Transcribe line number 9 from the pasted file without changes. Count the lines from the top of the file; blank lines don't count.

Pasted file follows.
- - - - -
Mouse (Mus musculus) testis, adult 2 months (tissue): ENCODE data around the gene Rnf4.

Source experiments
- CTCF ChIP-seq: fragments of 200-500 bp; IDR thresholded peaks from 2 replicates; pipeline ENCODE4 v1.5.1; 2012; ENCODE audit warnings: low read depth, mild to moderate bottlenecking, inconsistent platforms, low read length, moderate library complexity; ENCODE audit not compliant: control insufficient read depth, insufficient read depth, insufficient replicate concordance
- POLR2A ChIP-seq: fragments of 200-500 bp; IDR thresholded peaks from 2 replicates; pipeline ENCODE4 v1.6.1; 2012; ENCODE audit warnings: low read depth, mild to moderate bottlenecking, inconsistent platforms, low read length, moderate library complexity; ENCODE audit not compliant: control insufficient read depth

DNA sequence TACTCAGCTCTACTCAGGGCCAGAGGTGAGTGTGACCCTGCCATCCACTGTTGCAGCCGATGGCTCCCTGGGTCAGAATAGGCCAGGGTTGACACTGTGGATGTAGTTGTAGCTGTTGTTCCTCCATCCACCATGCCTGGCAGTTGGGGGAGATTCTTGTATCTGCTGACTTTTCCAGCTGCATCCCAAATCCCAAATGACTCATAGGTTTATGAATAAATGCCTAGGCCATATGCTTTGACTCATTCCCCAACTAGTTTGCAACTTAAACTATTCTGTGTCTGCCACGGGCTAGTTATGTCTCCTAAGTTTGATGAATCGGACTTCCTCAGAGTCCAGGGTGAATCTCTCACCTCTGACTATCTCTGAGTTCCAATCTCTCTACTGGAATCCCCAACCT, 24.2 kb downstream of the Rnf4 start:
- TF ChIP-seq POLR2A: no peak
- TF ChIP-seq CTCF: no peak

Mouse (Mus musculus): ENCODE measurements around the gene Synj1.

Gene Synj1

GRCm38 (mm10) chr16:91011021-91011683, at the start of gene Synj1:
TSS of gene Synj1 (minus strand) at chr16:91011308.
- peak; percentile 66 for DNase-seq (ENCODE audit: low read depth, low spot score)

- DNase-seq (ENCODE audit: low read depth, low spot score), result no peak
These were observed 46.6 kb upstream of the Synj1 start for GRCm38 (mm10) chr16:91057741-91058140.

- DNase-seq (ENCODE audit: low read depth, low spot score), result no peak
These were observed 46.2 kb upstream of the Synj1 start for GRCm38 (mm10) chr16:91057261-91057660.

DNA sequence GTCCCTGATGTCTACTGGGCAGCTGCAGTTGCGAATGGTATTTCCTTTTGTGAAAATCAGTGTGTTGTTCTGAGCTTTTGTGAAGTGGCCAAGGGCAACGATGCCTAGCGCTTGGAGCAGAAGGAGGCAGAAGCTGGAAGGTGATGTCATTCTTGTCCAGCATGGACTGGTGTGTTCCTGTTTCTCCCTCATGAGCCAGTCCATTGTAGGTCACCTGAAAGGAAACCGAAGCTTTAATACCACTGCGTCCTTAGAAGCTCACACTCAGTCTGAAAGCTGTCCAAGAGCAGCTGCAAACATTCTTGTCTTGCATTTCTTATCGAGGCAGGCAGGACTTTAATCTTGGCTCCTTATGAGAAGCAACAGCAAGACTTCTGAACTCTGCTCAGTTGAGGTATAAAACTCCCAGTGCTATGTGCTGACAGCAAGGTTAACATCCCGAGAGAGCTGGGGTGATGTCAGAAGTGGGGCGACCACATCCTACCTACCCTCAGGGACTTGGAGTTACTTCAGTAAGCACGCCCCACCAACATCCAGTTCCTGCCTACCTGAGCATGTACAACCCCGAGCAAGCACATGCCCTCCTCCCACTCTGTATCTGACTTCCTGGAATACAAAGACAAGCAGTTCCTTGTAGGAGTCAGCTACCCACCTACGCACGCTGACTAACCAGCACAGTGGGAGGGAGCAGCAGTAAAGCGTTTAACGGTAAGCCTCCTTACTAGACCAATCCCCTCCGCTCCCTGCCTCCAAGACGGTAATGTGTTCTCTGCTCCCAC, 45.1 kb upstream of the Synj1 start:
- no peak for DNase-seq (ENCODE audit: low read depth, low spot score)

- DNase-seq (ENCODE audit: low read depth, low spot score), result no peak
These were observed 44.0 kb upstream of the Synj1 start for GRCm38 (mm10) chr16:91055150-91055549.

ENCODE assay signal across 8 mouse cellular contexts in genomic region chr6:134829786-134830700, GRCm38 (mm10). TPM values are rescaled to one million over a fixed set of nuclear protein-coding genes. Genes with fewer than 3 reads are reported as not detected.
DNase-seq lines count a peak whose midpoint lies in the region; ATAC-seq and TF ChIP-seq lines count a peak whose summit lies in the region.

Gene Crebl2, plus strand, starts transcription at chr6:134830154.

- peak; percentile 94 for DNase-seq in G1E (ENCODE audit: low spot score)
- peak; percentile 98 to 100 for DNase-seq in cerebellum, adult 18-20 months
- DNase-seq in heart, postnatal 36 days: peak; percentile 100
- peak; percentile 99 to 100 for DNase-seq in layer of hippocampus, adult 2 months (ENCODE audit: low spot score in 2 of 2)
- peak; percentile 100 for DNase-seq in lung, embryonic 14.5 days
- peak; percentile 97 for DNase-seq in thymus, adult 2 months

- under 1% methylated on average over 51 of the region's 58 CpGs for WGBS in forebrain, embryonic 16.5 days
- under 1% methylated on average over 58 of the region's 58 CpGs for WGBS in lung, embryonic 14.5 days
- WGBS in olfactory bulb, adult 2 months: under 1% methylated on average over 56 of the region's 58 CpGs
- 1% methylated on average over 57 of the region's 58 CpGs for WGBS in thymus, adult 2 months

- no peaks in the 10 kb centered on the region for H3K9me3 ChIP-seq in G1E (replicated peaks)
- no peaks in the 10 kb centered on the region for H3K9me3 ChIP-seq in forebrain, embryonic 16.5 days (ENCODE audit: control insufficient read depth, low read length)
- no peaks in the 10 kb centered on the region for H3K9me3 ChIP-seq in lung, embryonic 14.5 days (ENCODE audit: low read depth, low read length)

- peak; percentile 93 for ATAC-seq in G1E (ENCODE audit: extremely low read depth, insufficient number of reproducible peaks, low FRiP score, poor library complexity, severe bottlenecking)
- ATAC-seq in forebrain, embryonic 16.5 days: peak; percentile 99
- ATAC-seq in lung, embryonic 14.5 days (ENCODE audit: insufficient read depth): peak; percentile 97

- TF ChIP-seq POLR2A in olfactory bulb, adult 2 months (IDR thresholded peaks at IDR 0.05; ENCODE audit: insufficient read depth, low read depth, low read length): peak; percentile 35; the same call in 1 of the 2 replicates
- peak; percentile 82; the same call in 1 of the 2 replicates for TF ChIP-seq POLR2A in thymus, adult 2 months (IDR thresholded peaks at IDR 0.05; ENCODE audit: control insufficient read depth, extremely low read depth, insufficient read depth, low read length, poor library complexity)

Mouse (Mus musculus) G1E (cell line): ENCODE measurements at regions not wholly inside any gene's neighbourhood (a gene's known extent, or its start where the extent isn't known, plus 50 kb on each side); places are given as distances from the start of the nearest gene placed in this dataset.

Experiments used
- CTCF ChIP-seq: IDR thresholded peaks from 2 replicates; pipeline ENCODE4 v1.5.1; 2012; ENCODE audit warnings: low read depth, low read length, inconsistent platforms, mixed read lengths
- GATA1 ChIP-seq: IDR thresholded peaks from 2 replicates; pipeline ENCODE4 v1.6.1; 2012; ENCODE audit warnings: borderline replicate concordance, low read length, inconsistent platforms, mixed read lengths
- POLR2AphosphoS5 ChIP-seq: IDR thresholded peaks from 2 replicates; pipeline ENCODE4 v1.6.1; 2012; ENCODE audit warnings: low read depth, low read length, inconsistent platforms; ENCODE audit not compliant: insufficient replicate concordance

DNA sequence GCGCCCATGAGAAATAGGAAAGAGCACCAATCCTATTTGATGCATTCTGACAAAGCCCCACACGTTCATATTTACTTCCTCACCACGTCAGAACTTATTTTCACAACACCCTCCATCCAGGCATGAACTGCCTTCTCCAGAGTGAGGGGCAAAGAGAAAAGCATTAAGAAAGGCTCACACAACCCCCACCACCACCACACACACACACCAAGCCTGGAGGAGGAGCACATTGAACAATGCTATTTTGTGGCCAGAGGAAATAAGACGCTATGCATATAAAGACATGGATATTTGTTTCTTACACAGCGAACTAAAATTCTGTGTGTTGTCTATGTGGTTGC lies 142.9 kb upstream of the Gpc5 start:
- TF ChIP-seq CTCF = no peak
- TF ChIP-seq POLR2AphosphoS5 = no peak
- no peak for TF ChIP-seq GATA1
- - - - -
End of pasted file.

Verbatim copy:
Gene Synj1